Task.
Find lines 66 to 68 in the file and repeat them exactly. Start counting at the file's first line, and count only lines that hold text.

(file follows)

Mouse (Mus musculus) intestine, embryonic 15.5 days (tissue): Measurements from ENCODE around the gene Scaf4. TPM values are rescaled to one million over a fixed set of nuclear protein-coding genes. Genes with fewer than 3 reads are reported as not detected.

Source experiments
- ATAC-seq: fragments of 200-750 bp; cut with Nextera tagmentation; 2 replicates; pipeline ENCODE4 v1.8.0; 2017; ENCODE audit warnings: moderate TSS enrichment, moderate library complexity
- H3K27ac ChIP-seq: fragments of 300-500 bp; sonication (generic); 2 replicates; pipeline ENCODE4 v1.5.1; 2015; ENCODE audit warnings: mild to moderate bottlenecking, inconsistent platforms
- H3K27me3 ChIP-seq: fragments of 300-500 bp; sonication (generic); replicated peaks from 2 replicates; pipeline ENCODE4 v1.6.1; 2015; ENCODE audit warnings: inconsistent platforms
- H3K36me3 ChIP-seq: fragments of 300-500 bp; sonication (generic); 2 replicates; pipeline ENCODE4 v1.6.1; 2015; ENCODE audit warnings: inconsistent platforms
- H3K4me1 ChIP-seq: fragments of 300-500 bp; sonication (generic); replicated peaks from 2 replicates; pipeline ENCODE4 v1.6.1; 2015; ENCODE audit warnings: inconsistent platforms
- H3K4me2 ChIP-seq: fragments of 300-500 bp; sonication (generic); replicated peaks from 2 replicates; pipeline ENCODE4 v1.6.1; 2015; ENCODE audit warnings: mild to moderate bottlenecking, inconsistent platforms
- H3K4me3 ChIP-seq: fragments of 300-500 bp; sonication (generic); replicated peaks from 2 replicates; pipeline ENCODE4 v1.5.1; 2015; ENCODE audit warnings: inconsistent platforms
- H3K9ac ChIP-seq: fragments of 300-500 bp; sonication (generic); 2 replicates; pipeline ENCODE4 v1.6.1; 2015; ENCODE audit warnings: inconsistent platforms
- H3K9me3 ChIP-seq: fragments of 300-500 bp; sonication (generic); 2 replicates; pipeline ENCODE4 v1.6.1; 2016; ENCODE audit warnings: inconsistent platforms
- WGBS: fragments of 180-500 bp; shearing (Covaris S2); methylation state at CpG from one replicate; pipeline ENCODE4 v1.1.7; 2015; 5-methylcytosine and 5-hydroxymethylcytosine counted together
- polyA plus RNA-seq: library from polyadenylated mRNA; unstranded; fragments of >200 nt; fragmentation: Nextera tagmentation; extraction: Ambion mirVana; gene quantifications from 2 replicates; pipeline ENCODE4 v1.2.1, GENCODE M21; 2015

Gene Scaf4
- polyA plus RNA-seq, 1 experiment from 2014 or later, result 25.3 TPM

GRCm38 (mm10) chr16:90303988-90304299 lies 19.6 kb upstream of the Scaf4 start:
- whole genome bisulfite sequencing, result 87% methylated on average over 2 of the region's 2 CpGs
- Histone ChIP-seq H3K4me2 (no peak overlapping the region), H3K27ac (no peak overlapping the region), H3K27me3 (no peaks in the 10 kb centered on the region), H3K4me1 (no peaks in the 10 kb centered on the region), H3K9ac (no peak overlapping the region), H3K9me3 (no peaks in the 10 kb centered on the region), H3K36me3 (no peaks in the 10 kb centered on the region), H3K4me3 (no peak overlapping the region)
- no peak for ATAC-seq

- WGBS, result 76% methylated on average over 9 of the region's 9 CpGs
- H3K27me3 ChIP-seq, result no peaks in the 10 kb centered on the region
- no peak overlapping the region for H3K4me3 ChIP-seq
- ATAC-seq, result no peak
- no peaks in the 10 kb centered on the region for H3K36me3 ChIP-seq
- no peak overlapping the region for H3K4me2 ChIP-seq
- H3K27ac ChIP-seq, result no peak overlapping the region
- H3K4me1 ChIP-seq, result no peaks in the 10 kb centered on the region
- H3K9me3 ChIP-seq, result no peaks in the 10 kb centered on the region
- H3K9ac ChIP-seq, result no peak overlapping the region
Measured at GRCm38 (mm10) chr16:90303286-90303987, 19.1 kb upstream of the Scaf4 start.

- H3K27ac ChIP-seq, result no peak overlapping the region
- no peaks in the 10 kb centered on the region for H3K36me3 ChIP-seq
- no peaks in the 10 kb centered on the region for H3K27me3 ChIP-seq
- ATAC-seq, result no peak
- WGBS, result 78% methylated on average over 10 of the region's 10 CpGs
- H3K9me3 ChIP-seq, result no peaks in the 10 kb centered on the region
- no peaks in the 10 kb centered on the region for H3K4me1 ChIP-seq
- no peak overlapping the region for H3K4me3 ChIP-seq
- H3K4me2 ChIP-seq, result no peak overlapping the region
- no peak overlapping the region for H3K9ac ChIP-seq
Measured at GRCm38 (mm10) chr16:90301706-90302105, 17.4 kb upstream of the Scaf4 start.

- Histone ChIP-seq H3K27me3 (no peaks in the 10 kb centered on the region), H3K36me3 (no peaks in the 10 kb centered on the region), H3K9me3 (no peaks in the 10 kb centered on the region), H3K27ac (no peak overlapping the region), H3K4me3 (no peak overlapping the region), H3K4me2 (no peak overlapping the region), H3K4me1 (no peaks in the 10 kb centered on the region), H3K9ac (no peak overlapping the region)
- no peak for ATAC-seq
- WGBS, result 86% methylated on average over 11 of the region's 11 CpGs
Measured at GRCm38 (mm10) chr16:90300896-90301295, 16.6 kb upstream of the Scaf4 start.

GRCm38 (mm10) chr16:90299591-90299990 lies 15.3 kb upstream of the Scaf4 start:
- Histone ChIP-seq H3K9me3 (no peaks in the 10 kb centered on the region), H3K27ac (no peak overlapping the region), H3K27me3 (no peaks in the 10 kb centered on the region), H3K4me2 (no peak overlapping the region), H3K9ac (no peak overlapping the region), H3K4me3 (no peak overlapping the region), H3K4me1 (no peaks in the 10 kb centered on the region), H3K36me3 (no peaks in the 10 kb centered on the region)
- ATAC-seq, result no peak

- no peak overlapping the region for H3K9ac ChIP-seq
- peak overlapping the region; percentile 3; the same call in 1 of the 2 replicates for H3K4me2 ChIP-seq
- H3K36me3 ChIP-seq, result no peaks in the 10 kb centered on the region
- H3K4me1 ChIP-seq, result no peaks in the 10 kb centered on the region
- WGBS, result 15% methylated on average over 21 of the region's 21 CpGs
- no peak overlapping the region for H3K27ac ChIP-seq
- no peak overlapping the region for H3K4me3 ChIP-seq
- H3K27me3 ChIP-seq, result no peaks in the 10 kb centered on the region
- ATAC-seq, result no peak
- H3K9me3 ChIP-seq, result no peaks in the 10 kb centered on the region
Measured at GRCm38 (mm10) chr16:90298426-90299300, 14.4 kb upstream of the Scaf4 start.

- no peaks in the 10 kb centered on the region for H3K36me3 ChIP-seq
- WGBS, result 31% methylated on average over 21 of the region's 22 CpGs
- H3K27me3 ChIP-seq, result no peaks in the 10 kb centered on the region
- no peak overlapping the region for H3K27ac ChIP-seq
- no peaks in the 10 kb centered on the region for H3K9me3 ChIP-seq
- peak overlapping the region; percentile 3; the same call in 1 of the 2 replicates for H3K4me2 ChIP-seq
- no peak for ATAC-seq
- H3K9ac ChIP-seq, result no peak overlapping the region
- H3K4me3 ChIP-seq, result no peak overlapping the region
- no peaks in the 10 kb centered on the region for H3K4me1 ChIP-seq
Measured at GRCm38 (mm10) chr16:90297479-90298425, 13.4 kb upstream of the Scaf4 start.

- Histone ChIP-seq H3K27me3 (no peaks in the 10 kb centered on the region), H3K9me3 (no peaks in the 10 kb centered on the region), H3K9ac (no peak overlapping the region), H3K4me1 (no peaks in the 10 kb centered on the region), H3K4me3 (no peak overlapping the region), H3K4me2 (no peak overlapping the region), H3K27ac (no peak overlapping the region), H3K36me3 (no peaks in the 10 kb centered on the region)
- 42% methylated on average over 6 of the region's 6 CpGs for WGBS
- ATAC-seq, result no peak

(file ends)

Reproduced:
- no peak for ATAC-seq
- H3K9ac ChIP-seq, result no peak overlapping the region
- H3K4me3 ChIP-seq, result no peak overlapping the region